But not all Bishops see it this way and Bishop Walsh’s vision seems to reflect a view of Church that exists for others and not simply for itself and its own membership. It is not as tidy a vision of the Church as the ‘traditional’ one. The boundaries are not so clear and the sphere of responsibility of the Church seems to be more open ended, but underlying this vision is a much more positive attitude towards the world and a greater optimism for the world beyond the boundaries that the Church might wish to build around itself. It is a more humble Church more comfortable in operating in spheres where it does not have control or even desire control. It is a Church which is not about boundaries but bridges; not about division but reconciling.
But what about other churches? The Anglican Communion to which I belong finds itself in an almost identical tension. In the current debate on human sexuality it is dangerous to generalize about the motivations driving the conservative and liberal elements within the Communion. However one of the major fault lines is between those who see the Church as a refuge of purity and perfection and those who see it as a hospital for the broken and damaged people that make up the richness and diversity of humanity. The former is a place for those who wish to avoid the contamination of the world and use sanitizer spray to wash their hands when they have to engage with the world outside the Church; the latter is a place where hands get dirty and stay dirty; where the Church brings hope into the world rather than projecting hope beyond the world. It is messy but it is Incarnation!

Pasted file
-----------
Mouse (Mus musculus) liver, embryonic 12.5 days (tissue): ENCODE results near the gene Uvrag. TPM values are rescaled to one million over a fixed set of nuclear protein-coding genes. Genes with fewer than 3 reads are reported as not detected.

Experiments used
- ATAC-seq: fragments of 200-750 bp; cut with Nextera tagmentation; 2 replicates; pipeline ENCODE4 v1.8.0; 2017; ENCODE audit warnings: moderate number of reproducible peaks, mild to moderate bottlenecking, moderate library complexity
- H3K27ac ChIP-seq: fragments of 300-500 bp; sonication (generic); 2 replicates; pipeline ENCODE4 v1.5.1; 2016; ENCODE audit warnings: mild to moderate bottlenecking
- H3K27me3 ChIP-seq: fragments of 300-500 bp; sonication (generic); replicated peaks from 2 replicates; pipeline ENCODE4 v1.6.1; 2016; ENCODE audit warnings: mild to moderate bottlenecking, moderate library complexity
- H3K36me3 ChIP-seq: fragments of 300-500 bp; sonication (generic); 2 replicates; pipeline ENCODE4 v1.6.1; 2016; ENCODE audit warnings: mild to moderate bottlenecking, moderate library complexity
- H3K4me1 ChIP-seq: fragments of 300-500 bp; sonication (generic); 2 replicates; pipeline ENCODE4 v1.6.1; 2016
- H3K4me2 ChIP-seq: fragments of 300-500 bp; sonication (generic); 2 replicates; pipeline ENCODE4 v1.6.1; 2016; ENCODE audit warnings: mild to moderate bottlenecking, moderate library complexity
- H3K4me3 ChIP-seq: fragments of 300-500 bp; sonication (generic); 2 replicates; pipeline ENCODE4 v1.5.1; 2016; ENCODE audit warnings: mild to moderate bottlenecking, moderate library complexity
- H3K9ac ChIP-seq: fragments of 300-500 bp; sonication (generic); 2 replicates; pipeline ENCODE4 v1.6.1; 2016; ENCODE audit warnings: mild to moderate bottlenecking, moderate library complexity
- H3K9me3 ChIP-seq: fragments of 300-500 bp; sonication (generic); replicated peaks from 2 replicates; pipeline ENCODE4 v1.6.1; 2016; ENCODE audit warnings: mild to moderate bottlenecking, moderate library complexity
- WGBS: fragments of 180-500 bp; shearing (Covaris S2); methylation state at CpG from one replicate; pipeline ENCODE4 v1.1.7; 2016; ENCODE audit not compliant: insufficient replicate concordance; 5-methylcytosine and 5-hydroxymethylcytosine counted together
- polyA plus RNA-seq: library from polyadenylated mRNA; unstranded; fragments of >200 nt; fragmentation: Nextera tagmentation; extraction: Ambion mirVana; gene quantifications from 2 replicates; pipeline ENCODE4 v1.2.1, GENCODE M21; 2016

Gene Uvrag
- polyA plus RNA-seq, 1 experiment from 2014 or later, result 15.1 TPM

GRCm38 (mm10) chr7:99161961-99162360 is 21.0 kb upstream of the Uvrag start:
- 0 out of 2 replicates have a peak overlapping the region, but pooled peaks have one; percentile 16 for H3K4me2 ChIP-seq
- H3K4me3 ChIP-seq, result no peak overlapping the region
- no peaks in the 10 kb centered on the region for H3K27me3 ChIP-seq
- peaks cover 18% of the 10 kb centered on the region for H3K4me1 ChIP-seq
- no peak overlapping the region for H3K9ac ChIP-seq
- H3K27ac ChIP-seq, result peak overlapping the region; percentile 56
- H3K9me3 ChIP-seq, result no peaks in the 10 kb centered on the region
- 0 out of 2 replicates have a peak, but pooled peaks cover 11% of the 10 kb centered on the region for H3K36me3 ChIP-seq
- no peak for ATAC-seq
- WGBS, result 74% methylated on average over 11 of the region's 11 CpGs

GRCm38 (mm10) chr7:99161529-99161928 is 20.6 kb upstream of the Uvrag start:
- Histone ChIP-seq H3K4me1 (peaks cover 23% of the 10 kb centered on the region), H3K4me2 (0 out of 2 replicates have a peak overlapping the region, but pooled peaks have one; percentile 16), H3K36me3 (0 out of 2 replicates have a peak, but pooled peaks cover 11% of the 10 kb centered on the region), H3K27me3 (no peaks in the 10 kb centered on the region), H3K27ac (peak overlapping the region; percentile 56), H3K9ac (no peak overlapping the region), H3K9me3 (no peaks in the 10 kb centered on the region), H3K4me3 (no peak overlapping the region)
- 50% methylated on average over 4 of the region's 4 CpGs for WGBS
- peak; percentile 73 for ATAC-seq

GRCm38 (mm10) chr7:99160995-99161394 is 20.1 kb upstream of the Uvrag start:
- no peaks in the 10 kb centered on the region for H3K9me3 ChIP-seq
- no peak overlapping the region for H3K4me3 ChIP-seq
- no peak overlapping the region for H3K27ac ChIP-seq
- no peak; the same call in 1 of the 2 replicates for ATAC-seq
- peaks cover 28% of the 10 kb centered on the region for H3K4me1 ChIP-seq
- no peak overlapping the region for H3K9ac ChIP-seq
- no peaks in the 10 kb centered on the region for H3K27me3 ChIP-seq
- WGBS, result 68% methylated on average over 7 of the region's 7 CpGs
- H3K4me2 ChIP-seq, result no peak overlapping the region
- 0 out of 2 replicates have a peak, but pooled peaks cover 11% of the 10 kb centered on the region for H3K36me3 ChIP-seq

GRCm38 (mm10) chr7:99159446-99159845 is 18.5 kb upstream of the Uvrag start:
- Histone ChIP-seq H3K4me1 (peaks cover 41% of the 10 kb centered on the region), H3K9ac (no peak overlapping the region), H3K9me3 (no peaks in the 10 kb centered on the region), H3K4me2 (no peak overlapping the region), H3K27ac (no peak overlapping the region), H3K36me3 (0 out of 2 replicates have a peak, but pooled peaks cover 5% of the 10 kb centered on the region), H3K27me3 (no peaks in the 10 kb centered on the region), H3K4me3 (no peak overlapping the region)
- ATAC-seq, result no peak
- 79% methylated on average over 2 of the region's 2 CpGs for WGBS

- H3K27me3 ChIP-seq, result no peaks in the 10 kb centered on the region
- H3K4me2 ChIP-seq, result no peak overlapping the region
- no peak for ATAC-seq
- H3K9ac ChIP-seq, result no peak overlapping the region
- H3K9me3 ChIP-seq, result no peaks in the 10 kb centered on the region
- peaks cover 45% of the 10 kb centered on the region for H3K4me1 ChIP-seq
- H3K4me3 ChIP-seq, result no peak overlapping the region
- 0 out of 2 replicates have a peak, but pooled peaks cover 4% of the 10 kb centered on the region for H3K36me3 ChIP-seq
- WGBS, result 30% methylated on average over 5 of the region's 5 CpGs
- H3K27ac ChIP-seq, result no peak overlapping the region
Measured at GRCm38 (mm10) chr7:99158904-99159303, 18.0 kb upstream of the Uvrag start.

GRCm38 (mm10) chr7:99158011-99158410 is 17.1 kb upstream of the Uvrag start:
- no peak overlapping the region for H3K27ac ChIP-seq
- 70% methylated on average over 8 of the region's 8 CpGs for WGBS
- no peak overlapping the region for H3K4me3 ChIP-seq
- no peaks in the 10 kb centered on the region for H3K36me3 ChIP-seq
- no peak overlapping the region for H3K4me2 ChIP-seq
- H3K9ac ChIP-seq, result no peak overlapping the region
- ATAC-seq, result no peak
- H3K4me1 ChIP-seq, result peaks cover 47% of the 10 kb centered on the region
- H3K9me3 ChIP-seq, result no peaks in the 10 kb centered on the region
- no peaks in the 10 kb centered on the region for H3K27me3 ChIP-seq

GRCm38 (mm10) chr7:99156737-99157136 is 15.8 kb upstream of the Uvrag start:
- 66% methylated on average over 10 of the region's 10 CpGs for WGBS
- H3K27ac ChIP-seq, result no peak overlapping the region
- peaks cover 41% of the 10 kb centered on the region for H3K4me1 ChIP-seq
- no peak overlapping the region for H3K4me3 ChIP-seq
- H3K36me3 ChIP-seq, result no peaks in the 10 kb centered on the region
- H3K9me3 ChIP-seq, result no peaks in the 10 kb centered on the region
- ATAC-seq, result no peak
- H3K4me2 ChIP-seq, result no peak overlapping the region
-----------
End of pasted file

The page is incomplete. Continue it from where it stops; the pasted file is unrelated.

I know i'm right because even the Guardian agrees! But the best expose of this deceitful business is to be found in a recent article in the London Times with the following headline:
"To cancel out the CO2 of a return flight to India, it will take one poor villager three years of pumping water by foot. So is carbon offsetting the best way to ease your conscience?"
The opening paragraphs are worth a read if nothing else:
When David Cameron flew to India to open a JCB factory for a party donor, green-thinking supporters could rest assured that his visit would be carbon neutral. “We are offsetting all our emissions through Climate Care,” the Tory leader wrote on his blog. “As well as planting trees, they also invest in renewable energy projects in the developing world.”Somewhere in the Indian countryside, a farmer is about to repay Mr Cameron’s debt to the planet. Climate Care’s latest enterprise is to provide “treadle pumps” to poor rural families so they can get water on to their land without using diesel power. The pumps are worked by stepping on pedals. If a peasant treads for two hours a day, it will take at least three years to offset the CO2 from Mr Cameron’s return flight to India.
As Spikedonline observe: Cameron can fly around the world with a guilt-free conscience on the basis that, thousands of miles away, Indian villagers, bent over double, are working by hand rather than using machines that emit carbon. Welcome to the era of eco-enslavement.
All of this confirms my continuing scepticism about the whole climate change hysteria which has almost taken over the media. Perhaps sea levels are getting higher, perhaps the ice-caps are melting and just perhaps we have overestimated our ability to change the current trajectory?